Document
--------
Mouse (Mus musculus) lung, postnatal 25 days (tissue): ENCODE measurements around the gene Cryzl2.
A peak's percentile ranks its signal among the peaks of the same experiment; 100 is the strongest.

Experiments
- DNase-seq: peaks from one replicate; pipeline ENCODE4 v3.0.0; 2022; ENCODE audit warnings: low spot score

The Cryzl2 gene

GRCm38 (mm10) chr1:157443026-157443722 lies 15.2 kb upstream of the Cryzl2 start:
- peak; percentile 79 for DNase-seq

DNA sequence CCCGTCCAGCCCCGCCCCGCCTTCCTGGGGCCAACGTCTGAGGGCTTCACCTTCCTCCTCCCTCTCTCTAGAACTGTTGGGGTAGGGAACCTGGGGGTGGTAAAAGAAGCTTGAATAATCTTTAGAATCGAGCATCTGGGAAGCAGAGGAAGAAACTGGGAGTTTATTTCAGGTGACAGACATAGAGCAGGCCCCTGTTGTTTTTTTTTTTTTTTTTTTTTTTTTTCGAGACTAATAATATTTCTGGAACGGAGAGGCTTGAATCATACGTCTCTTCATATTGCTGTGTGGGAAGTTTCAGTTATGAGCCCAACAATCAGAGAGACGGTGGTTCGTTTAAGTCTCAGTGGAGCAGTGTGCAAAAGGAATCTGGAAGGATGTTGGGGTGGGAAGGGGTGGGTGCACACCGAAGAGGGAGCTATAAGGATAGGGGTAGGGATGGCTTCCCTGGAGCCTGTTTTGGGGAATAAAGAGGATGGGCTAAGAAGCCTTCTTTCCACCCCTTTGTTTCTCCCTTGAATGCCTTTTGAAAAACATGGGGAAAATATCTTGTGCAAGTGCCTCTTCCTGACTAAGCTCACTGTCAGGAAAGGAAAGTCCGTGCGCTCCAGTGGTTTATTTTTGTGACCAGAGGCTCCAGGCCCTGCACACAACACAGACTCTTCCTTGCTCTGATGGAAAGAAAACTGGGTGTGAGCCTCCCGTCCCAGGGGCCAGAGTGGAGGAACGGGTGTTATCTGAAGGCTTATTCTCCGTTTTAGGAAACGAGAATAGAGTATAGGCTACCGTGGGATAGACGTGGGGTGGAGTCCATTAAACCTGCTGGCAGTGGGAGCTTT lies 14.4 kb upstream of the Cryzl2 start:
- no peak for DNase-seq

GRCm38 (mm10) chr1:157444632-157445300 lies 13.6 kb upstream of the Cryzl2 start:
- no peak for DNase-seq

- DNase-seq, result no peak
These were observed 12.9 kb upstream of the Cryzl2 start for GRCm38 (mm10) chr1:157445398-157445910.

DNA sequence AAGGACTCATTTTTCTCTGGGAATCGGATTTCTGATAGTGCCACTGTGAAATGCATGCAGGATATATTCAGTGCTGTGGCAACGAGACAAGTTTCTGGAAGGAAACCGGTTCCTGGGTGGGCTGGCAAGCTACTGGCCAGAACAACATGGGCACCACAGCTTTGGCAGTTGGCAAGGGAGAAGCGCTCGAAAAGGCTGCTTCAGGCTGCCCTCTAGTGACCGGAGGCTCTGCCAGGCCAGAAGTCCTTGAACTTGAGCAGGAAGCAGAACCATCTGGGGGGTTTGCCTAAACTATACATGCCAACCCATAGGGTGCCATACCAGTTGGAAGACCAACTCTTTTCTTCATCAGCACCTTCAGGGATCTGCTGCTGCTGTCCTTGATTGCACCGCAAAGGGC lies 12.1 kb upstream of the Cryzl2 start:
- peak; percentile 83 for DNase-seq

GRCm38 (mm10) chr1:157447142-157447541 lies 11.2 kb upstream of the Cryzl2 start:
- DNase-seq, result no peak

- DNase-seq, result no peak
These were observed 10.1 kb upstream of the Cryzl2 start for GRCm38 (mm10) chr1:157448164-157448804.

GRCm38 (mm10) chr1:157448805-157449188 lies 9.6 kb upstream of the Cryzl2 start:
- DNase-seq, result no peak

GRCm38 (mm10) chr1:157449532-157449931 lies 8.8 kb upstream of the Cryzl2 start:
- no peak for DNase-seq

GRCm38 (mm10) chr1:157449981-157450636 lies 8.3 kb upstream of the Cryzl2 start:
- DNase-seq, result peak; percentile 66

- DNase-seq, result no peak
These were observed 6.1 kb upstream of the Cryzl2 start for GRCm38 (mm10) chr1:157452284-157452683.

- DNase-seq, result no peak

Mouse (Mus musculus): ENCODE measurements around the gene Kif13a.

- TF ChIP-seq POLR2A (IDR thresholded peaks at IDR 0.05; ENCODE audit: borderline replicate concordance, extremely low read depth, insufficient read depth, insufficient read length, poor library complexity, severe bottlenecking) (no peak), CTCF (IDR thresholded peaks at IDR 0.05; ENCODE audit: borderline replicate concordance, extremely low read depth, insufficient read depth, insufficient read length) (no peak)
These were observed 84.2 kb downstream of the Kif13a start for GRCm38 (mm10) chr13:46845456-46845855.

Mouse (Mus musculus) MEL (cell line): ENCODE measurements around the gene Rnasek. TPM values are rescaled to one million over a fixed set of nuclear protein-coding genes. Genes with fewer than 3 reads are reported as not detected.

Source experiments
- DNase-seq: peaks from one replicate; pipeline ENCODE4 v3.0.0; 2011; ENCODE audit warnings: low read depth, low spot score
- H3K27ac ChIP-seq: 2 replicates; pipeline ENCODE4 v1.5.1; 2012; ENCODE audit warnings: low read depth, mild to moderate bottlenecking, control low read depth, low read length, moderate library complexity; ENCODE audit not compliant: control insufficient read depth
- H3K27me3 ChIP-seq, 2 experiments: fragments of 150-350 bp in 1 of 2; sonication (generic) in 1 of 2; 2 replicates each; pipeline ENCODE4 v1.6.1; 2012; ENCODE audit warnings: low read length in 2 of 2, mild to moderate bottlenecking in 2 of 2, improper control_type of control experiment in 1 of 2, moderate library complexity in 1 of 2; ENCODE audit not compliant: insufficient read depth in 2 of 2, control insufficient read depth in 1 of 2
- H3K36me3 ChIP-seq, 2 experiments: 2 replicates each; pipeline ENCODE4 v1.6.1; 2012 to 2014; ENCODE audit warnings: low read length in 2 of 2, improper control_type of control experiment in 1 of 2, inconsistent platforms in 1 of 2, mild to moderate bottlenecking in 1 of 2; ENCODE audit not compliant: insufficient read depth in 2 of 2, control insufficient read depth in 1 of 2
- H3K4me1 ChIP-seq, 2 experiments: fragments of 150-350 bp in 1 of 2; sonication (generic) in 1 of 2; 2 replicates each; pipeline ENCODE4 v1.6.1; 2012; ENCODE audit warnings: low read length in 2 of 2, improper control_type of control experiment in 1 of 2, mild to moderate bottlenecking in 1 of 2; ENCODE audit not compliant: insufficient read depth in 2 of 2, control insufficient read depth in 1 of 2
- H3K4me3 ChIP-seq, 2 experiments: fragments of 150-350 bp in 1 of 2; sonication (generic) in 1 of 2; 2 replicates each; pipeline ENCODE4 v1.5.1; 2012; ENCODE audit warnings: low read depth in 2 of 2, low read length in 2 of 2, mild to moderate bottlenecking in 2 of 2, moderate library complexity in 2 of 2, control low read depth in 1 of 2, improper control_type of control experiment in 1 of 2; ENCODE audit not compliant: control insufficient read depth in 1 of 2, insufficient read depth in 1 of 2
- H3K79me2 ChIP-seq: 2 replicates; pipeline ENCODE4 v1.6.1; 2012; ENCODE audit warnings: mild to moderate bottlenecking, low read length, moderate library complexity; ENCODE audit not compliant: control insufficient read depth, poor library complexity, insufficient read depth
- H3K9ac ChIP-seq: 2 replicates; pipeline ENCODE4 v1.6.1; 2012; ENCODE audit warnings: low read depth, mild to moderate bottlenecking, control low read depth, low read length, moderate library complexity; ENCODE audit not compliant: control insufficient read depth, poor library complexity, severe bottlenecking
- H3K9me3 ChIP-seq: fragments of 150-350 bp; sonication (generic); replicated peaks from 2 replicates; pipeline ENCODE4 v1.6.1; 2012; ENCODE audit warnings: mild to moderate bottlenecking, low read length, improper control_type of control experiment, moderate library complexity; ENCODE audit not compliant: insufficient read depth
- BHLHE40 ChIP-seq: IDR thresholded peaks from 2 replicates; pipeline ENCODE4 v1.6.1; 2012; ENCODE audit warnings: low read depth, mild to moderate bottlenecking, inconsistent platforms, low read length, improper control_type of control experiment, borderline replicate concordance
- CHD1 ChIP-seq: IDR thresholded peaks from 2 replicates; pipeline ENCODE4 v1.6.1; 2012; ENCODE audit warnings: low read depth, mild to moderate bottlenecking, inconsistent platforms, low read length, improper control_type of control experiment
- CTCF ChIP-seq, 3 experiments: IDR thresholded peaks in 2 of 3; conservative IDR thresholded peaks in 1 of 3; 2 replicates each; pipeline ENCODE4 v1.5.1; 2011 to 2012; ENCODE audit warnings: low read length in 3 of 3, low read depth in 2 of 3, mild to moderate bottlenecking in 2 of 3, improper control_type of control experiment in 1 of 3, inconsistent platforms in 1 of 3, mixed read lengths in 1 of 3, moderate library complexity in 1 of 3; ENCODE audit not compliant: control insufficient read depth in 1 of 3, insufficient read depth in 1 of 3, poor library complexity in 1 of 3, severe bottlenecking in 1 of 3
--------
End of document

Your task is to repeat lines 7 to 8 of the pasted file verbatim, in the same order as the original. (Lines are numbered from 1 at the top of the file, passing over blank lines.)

- peak; percentile 79 for DNase-seq

DNA sequence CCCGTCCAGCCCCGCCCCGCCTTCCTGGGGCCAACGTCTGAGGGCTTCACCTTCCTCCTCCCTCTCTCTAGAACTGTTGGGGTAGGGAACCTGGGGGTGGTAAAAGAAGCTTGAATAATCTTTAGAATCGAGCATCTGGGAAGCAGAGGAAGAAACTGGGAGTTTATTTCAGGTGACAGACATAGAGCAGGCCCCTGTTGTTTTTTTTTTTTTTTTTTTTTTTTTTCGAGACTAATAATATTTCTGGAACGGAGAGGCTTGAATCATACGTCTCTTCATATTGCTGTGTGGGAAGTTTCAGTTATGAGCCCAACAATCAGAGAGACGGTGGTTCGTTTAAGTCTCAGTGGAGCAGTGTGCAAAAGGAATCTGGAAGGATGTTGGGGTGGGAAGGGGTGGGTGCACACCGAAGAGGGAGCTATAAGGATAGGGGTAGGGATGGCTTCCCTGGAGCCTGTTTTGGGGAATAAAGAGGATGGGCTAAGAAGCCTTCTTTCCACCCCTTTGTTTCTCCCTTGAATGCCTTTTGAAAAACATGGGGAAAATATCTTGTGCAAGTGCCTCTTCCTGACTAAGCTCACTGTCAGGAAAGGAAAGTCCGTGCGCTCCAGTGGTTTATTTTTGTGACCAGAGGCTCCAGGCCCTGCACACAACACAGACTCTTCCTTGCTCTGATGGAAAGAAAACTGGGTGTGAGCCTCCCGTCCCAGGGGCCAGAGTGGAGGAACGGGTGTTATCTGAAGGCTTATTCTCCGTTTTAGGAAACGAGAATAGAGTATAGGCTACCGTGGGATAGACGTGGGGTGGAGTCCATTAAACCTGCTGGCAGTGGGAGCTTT lies 14.4 kb upstream of the Cryzl2 start: